Adoption of the Constitution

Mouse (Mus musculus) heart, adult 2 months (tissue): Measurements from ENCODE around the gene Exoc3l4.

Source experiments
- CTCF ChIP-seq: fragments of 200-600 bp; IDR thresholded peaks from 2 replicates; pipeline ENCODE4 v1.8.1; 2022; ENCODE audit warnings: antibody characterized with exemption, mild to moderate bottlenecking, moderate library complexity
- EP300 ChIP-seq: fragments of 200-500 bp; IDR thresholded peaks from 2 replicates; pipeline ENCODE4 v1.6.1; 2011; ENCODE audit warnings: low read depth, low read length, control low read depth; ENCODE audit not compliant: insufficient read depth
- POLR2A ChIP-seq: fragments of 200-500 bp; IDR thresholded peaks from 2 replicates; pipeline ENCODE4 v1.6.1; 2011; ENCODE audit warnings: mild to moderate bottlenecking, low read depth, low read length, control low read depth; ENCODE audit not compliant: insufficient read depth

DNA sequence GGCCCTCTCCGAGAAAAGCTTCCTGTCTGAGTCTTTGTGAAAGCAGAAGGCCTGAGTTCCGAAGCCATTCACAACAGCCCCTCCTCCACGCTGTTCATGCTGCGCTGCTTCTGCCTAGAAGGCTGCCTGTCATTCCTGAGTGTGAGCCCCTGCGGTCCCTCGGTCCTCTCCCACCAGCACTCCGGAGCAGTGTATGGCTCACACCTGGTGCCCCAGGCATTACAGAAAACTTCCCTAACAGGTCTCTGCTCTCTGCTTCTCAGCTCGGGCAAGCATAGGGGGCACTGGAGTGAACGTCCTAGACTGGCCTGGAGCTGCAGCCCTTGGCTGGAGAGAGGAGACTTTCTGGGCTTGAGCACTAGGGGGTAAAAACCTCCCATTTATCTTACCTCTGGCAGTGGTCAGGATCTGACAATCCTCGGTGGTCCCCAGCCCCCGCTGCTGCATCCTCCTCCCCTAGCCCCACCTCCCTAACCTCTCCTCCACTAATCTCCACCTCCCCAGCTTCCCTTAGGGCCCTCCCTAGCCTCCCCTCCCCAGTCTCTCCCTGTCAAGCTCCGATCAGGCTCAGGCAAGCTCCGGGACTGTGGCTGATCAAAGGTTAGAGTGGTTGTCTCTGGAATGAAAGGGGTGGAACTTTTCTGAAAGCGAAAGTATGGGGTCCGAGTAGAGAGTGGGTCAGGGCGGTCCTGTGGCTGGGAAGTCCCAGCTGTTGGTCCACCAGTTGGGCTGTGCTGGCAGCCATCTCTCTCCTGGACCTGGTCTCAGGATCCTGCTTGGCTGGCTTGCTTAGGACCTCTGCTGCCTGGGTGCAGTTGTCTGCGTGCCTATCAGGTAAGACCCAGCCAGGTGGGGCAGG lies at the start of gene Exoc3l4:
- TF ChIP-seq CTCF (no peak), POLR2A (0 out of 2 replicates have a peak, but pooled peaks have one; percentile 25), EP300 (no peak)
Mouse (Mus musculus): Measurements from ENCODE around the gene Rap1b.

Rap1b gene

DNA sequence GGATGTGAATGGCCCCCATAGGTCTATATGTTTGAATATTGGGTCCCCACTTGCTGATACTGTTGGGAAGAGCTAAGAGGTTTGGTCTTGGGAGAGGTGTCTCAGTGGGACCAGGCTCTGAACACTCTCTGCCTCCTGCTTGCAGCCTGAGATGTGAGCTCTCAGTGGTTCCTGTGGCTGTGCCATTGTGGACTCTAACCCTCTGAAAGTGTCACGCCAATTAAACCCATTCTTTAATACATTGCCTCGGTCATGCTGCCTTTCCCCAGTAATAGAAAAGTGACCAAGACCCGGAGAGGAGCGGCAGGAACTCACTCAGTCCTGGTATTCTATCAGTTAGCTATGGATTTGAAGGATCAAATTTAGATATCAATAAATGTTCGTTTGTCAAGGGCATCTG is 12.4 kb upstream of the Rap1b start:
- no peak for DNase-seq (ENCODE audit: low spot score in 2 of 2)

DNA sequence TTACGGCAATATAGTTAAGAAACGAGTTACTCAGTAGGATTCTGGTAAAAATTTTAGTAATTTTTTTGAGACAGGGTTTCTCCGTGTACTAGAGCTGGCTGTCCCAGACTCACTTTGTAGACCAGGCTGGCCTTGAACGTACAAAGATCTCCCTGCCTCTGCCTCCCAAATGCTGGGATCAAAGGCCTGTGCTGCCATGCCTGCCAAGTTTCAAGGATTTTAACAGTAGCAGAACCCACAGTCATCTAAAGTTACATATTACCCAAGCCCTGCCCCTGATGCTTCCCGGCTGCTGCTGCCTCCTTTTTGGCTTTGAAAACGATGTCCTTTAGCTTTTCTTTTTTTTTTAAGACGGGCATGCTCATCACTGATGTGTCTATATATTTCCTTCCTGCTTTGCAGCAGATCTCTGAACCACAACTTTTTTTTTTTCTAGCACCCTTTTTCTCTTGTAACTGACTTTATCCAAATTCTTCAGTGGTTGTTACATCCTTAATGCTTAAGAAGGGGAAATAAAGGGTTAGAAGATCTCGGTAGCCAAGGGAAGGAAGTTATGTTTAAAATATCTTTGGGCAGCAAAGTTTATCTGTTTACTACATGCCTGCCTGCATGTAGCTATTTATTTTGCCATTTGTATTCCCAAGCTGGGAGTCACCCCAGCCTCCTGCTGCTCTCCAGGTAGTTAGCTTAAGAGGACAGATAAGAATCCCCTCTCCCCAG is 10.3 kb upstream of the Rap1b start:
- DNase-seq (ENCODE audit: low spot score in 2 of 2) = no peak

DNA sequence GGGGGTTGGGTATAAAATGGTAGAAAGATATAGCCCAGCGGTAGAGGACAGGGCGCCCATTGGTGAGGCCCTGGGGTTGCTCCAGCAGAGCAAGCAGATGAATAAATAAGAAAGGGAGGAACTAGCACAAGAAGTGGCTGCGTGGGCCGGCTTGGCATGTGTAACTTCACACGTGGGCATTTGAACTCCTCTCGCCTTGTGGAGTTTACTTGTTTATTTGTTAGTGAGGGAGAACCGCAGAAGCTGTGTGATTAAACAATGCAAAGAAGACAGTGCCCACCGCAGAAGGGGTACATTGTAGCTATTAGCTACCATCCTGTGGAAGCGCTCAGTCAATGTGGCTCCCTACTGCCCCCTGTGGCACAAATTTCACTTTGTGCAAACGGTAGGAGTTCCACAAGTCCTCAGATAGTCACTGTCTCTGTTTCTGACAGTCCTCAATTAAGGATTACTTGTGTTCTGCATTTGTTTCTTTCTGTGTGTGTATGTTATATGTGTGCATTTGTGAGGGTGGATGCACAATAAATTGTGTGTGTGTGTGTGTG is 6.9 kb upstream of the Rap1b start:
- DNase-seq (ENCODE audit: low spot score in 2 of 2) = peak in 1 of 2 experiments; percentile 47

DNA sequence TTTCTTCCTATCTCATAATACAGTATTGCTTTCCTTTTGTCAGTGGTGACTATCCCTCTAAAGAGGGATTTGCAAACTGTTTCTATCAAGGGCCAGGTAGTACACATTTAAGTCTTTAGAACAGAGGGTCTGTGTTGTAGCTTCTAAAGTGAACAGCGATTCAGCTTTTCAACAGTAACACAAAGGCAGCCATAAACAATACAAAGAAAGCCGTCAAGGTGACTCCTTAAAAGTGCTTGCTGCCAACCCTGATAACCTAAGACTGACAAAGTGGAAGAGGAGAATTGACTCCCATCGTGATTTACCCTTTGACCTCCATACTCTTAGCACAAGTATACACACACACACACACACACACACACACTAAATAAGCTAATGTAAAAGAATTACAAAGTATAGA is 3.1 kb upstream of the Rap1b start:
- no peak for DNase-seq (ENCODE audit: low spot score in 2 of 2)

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1. Describe the main debates that occurred in the adoption of the Constitution. Include the Federalist/Anti-Federalist positions, the Bill of Rights, compromises, and mechanisms designed to avoid tyranny. The Virginia Plan proposed the creation of a two-house legislature with a state’s population determining its representation in each. The New Jersey Plan called for a single-house Congress in which each state cast one vote. In the end, a compromise was reached—a two-house Congress consisting of a Senate in which each state had two members, and a House of Representatives apportioned according to population. The Constitution embodies two basic political principles—federalism, also called the “division of powers,” and the system of “checks and balances” between the different branches of the national government, also known as the “separation of powers.” The powers were separated into three equal branches, and no group could control over one another. The Constitution would protect the Americans' liberties rather than posing a danger to it. With its checks and balances and division of power, the Constitution made political tyranny almost impossible. Slavery divided the delegates. The words "slave" and "slavery" did not appear in the constitution. South Carolina’s delegates defended slavery, and they had a powerful impact on the final document. The Constitution prevented Congress from prohibiting the slave trade until 1808. The fugitive slave clause made clear that the condition of bondage remained attached to a person even if he or she escaped to a free area, and it required all states to help police the institution of slavery. The federal government could not interfere with slavery in the states. Slave states had more power due to the three-fifths clause. In order for the Constitution to come into effect, nine states were required to ratify. Federalists supported the ratification while Anti-Federalists opposed the ratification. They argued that the republic had to be...
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